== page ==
Sellout? SELLOUT? …Girl, you’re a Veejay. “Sellout” would imply you’re sacrificing your credibility or artistic integrity for monetary gain, like bands who sell songs to insurance companies. You aren’t giving anything up. You’re starting from the most vapid kind of commercial success, namely: introducing music videos in babydoll dresses. You are famous for being leggy and wearing clothes people gave you because you look good in them (in all fairness, you do look good in them).
Going back to the Times piece, though, we arrive at Chung herself, who contributes self-congratulatory boasts throughout. When I finally compiled the full list of things she said that annoyed me, I started looking at them together and they made me a little more than annoyed. Here to comment on Chung’s chestnuts, is my Id (represented in caps):
“All of my beauty icons are men,” she said in her throaty alto. “It’s all about effortlessness. It’s all about looking underdone.” YOU WERE A MODEL. MOST PEOPLE PUT IN EFFORT BECAUSE THEY CANNOT MAKE A LIVING OFF THEIR NATURAL GOOD LOOKS.
“I said, ‘I’m going to America and they’re going to try and make my hair shiny and I don’t want it. I want to look like Kurt Cobain.’” YOU ARE COMING TO AMERICA TO HOST A TV SHOW AND BE PAID LOADS OF MONEY TO DO SO, YOU ARE NOT PRESERVING SOME KIND OF DEEP INNER-SWELL OF CREDIBILITY BECAUSE YOUR HAIR IS TWO-TONED.
“I mean I can do it,” she said returning to herself, “but that poise, that A-list Hollywood glamour thing is ugh. It makes me sick.” HOWEVER DO YOU SURVIVE ALL THOSE EVENTS YOU MUST ATTEND? DID THEY CHASE YOU ONTO THE MET GALA RED CARPET WITH BASEBALL BATS? BASEBALL BATS WITH NAILS STICKING OUT OF THEM?
“My style of presenting is, I suppose, a lot different to a lot of female presenters who are usually a prop for the man.” GOD HOW DID YOU GET SO GREAT AT STUFF? YOUR SUCCESS HAS NOTHING TO DO WITH YOUR MODEL-LOOKS AND ABILITY TO WEAR CLOTHES APPEALINGLY.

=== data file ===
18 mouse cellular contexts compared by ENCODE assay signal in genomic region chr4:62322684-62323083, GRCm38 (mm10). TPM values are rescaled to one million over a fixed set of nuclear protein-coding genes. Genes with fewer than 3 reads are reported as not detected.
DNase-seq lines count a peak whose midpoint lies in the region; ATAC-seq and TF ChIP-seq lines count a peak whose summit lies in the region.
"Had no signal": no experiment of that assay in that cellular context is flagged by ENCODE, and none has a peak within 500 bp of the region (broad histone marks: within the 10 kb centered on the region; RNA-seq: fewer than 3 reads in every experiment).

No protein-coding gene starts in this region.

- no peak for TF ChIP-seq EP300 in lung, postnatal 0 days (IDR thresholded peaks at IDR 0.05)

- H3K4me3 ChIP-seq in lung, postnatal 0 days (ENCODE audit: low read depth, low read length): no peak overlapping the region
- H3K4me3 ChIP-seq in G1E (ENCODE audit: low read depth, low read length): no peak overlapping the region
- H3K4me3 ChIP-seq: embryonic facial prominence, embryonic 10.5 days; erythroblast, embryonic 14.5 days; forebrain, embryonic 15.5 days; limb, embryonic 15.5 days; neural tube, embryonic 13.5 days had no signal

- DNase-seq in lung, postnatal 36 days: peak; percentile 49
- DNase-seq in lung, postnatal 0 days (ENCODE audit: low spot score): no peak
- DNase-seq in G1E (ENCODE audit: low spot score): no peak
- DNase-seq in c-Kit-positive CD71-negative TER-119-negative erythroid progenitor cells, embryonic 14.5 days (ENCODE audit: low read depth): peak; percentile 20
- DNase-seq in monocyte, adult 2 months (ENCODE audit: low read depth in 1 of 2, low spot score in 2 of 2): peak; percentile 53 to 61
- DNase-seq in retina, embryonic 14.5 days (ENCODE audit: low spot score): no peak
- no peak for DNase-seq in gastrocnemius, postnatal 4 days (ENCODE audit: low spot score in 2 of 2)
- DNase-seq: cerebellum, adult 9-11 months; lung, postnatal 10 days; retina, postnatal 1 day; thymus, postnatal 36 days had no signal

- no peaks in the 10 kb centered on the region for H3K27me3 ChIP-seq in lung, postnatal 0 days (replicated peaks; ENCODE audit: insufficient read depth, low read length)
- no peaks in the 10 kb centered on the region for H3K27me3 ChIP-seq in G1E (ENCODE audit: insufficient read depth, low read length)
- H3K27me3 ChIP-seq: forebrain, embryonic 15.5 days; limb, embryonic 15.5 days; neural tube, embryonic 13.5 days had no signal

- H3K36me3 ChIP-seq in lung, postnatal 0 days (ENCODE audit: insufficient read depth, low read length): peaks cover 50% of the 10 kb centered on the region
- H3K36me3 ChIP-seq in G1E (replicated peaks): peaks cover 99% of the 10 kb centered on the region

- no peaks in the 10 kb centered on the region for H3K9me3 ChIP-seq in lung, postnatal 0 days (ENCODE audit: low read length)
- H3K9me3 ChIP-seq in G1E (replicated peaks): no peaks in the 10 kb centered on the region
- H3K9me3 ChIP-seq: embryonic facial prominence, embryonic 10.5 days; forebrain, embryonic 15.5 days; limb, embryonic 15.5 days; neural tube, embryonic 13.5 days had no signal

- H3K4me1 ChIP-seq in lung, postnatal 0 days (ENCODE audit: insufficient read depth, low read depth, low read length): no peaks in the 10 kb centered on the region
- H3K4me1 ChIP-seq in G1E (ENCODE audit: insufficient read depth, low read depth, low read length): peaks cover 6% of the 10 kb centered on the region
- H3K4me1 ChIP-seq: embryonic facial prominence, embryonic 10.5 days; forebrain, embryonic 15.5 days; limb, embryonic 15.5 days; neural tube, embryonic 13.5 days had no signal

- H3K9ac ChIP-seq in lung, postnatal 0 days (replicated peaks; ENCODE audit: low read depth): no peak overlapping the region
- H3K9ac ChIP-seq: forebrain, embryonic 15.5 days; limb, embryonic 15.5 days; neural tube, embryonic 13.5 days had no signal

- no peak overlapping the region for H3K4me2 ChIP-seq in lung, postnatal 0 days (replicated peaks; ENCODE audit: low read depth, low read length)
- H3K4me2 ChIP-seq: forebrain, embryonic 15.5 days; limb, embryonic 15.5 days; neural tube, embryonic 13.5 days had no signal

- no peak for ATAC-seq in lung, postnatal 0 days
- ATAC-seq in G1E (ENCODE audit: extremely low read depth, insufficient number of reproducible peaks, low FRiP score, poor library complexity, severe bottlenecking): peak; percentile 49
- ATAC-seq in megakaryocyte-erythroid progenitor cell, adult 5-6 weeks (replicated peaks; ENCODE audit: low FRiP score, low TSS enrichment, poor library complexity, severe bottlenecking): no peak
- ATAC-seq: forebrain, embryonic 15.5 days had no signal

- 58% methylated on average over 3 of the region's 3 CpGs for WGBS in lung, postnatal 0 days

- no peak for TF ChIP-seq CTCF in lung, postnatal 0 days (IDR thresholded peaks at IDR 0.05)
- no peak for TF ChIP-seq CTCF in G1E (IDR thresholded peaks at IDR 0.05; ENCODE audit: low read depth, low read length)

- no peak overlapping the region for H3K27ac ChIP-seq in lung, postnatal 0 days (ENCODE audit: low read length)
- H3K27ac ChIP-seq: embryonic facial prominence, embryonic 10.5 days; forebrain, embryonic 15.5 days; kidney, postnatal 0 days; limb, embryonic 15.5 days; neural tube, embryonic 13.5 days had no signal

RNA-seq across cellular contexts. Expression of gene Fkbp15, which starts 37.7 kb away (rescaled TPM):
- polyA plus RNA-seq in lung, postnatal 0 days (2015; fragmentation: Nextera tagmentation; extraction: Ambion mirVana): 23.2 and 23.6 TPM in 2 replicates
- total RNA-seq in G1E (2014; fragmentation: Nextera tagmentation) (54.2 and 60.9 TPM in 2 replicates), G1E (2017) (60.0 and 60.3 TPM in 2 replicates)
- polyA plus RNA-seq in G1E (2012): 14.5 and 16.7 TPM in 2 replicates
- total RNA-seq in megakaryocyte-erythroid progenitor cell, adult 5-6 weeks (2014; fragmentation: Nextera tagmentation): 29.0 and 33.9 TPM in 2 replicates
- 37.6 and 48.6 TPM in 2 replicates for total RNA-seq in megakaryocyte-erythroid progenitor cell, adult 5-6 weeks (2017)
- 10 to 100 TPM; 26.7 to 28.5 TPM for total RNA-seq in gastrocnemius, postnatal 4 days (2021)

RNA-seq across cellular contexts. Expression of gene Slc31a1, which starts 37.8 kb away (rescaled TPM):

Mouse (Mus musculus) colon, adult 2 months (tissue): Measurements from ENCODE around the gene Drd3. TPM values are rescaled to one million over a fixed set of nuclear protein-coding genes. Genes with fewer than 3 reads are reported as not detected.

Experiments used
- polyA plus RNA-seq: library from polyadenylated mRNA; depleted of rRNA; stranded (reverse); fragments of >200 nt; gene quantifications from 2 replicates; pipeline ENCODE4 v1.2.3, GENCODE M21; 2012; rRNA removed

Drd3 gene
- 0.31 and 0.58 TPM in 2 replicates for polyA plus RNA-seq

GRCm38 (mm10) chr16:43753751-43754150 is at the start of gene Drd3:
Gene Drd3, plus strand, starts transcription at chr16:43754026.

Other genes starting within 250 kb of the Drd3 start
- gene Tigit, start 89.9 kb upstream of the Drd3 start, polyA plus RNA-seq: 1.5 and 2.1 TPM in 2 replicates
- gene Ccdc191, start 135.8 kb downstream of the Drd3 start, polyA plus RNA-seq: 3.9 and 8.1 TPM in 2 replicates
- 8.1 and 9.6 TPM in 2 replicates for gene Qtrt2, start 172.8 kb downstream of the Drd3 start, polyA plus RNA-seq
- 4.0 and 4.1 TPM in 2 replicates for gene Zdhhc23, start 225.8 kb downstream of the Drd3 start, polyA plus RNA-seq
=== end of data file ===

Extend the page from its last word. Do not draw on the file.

“A lot of my friends dress like this, and so I feel somewhat bad about how I’ve made a career out of it.” ACTUALLY THIS IS THE FIRST REASONABLE THING YOU’VE SAID.
“And I’m dressing for my body. [But really] it’s just making the most of what personally suits me, which is that I’ve got a long skinny leg and no boobs. So I dress to accommodate that.” WHAT YOU ARE SAYING IS YOU ARE “ACCOMMODATING” YOUR RUNWAY MODEL BODY. I AM GOING TO PUNCH A WINDOW.
Okay, I’m chaining my Id back up to the radiator where it belongs.
Look, I’ll give the woman some benefit of the doubt because practically anyone–not just celebrities–would come off as obnoxious when tasked to talk about herself at length. Unfortunately for Chung, though, a fluffy piece on how great she is (without any solid evidence of great shit she’s done) showcasing her apparent impression that she represents some kind of alt culture does not make her more likeable or interesting.
If anything, Chung is just another example of how beautiful women can become famous for being beautiful combined with the sheer will of their publicists.
Or, in Chung’s case, not really famous at all.
[Photo of Chung by Robert Wright via the Times]
[Also of note: The Fug Girls filed a semi-scathing report on Chung--or at least her handlers'--uppity attitude some time ago that still rankles people, justly]